Sunday, February 24, 2008

Rotorua and Napier

Inner Harbor of Napier from Bluff

Geysers at Te Puia

Maori Cultural Program

As our week in Auckland came to a close, we selected for our final dinner a Chinese Restaurant near our hotel that we frequently walked by. We knew it was probably good as it always seemed busy with Chinese eaters. That seemed like a good sign. We selected one of the usual Chinese options, the banquet dinner for two. Now why do the Chinese restaurants market meals like this? You always get too much to eat and it always seems that it is a bargain compared to selecting individual dishes. We were not disappointed. It was one of the best Chinese dinners we have had in a long time and for the equivalent of about $20 each. Too bad we couldn’t take home the little to-go boxes. We could have eaten for three more days.

It seems we left the north of the Island in the nick of the time, as this weekend they have been having hurricane force winds and rain. We had some rain when we arrived in Rotorua, but really just on and off light showers, the first rain we have had in New Zealand. Rotorua is the Yellowstone of New Zealand featuring mineral waters, mud pots, a large lake and geysers. The city is quite a tourist draw and has a huge number of hotel rooms for the size of the town. You sort of have to dodge the tourist buses wherever you go. The area is also a center for Maori native culture. We tried to combine it all in one stop by going to Te Puia, which was a Maori village, museums, native crafts, and a thermal valley. Although pricey we spent about three hours there and it turned out to be a good buy. Fascinating thermal activity, nature walk, active geyser, and a 45 minute Maori cultural show in the meeting house filled up our afternoon. Rotorua has an extensive lakeside park system and some very elegant Tudor municipal buildings and museums. Being modest we however did skip the communal thermal baths. I know, I know, we just have no spirit. We likewise also skipped the jet boats, the luge, the caves, the bungy jumps, the prawn park, river rafting, hobbiton movie set and helicopter rides. If you did everything tourist and adventure related in Rotorua you could go through a lot of money. Maybe later!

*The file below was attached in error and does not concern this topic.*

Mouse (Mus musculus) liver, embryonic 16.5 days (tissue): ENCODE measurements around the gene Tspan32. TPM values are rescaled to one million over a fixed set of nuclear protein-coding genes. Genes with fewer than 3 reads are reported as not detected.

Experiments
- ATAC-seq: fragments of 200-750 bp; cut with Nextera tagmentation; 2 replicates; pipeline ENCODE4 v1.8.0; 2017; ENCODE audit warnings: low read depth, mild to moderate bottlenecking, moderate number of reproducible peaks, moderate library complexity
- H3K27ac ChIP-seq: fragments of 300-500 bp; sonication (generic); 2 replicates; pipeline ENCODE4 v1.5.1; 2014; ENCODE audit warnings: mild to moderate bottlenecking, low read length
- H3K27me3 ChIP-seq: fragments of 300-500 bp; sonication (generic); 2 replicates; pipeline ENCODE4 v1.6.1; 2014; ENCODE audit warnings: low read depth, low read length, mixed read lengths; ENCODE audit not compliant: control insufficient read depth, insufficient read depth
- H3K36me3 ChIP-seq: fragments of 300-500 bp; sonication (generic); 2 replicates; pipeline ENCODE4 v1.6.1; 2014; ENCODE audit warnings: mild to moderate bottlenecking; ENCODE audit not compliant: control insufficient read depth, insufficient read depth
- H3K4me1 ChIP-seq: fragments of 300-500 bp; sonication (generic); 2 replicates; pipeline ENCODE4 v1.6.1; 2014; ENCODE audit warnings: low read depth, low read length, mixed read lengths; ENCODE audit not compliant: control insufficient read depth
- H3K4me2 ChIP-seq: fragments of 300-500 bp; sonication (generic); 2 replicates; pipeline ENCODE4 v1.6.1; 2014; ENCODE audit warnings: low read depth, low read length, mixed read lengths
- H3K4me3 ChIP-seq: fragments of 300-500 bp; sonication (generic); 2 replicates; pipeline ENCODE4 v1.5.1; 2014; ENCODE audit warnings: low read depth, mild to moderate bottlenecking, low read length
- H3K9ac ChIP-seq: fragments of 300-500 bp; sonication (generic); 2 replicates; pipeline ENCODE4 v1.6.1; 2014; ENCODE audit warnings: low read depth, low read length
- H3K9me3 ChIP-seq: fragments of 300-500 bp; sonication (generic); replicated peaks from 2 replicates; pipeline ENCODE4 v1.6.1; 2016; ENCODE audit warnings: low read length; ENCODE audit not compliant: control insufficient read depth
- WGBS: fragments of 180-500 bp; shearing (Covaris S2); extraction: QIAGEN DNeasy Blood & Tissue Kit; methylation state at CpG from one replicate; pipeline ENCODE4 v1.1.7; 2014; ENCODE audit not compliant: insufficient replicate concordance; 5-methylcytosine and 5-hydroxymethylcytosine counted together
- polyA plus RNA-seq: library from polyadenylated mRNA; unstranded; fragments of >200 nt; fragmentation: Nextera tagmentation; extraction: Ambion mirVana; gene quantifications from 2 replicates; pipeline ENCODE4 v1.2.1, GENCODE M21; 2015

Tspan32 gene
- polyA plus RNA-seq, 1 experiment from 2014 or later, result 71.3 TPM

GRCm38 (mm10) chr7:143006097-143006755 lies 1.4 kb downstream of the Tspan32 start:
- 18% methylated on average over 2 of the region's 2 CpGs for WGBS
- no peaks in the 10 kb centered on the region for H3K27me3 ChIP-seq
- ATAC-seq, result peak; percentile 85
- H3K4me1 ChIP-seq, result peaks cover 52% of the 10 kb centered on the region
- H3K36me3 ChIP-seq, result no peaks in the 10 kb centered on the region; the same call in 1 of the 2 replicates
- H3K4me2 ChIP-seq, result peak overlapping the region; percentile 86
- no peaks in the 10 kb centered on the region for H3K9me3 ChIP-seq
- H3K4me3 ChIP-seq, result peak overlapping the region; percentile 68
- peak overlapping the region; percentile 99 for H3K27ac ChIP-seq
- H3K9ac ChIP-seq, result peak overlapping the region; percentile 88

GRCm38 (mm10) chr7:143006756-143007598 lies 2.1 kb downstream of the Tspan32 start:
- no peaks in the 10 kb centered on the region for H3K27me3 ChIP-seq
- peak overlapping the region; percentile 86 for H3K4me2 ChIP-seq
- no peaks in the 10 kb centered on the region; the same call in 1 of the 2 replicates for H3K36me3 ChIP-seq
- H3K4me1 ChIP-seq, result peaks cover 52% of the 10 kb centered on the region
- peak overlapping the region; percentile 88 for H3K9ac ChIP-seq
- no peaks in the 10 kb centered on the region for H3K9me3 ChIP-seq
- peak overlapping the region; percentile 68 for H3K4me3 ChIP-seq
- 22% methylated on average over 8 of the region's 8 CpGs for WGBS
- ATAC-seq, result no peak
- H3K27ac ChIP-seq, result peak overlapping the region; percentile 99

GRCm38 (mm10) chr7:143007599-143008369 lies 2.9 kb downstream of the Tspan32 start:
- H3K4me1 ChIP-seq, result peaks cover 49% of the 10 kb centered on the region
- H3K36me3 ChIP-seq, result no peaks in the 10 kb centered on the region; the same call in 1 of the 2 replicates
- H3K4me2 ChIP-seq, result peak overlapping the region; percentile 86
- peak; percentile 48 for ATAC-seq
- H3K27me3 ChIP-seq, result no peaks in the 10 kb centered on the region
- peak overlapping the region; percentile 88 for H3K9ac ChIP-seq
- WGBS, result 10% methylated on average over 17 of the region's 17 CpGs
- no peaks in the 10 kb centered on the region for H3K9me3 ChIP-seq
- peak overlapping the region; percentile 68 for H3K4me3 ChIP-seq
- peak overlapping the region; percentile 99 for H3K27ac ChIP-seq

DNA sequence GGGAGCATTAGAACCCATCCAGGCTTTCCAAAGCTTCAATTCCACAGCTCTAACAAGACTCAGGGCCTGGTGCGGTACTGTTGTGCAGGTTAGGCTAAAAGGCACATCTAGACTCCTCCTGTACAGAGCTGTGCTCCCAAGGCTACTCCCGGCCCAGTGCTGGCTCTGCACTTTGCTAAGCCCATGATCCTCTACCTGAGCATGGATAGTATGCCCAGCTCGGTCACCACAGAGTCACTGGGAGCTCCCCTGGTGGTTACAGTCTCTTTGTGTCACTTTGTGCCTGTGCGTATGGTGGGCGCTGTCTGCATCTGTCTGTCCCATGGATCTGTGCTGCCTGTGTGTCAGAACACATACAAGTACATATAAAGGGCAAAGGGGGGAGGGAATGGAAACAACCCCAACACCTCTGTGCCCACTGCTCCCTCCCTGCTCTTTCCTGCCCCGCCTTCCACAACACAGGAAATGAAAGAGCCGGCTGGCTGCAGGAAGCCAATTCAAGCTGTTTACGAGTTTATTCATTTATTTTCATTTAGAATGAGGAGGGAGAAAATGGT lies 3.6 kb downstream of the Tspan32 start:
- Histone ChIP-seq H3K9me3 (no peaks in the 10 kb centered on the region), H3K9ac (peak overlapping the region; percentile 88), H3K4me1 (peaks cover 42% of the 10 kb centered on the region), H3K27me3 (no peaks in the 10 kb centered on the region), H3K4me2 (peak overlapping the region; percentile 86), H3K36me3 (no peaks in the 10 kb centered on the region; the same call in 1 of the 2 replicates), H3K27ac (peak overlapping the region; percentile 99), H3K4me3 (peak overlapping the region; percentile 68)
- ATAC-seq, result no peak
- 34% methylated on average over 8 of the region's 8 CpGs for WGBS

On Saturday we were off to Napier on the Pacific coast through mountainous forestry country. The farther south we go the more sheep we see, thus living up to New Zealand’s reputation. Napier is an interesting town with a deep water container port and city center built in an art deco motif. In 1931 the city suffered a devastating earthquake, and the reconstruction was made in a 1920-1930’s art deco design. Very attractive and it is a vibrant central business district. We are staying in a six story hotel right on the Hawke’s Bay beach over looking the Pacific and I hope it was built to modern earthquake standards. Today it has been mostly sunny but windy and there has been some terrific surf on the black beaches. We however, will pass on the water sports. They have been setting up an event along the beach and we have been told it is called the “long lunch” where you eat, and eat, and get pissed. Now I wonder what they will do there.

Quirky Living Bathroom Note: When I see something I don’t understand I tend to ask, often to Mary Ann’s embarrassment. Tonight at dinner I saw a sign that said “Dunnies”, so naturally I asked the bartender what it meant. I found out that it refers to the restrooms, going back to what New Zealand outhouses were called. As a logical extension the men’s was called “Blokes” and the women’s was the “Sheila’s.” At lunch at the Hogs Breath Pub they were the “Boars” and the “Sows.”

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